|کد مقاله||کد نشریه||سال انتشار||مقاله انگلیسی||ترجمه فارسی||نسخه تمام متن|
|4503670||1624238||2016||8 صفحه PDF||سفارش دهید||دانلود رایگان|
• Pachycrepoideus vindemiae and Trichopria drosophilae readily attack the invasive Drosophila suzukii in much of its invaded regions.
• T. drosophilae was more efficient than P. vindemiae in laboratory tests of D. suzukii parasitism.
• When interspecific competition occurred, the first parasitoid species to have oviposited outcompeted the later parasitoid species.
• Both parasitoid species discriminated against hosts previously parasitized by the other parasitoid species.
• Interspecific competition potentially reduced the overall impact by both parasitoids on host suppression.
Two generalist pupal drosophilid parasitoids, Pachycrepoideus vindemiae (Rondani) (Hymenoptera: Pteromalidae) and Trichopria drosophilae Perkins (Hymenoptera: Diapriidae), are sympatric and among only a few parasitoid species attacking the invasive Drosophila suzukii Matsumura (Diptera: Drosophilidae) in many regions of the world. In this study, we evaluated their foraging efficiency when attacking D. suzukii infesting cherry fruit in a laboratory cage experiment; and we examined their potential interspecific interactions, including outcomes of intrinsic competition, host discrimination, and the impact of their interaction on pest control. We show that both parasitoids readily parasitized D. suzukii pupae located inside fruit or buried in soil. However, T. drosophilae was more efficient than P. vindemiae and that parasitism by either parasitoid species was higher in the fruit than in the soil. Generally, the parasitoid species that oviposited first in the host out-competed the later parasitoid in multi-parasitized hosts, we assume, through physiological suppression. Both parasitoids discriminated against hosts parasitized previously by the other species. In an additive-series design experiment with single (D. suzukii) or two (D. suzukii and Drosophila melanogaster Meigen) host species, T. drosophilae performed similarly regardless of the presence of a competitor, while P. vindemiae achieved a higher parasitism when alone. The observed parasitism when the two parasitoid species were present together was always lower than the expected one, assuming each species acted independently. This indicates a negative effect by P. vindemiae on interspecific competition on host suppression.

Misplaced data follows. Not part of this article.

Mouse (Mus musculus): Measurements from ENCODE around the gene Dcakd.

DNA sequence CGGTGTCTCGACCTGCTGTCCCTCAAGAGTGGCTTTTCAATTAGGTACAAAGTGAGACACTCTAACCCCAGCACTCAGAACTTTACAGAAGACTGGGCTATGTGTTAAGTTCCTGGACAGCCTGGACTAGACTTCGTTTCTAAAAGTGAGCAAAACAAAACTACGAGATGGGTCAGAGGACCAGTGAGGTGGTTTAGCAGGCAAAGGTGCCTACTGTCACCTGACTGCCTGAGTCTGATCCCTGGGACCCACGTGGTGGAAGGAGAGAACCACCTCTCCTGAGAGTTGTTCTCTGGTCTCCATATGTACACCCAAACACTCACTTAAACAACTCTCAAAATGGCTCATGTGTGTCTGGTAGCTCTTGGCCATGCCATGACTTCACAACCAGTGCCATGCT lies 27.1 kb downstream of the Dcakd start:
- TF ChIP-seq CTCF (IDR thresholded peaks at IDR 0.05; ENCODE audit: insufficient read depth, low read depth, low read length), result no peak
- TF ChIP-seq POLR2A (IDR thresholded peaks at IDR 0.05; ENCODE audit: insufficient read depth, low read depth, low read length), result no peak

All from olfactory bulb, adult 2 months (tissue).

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Journal: Biological Control - Volume 96, May 2016, Pages 64–71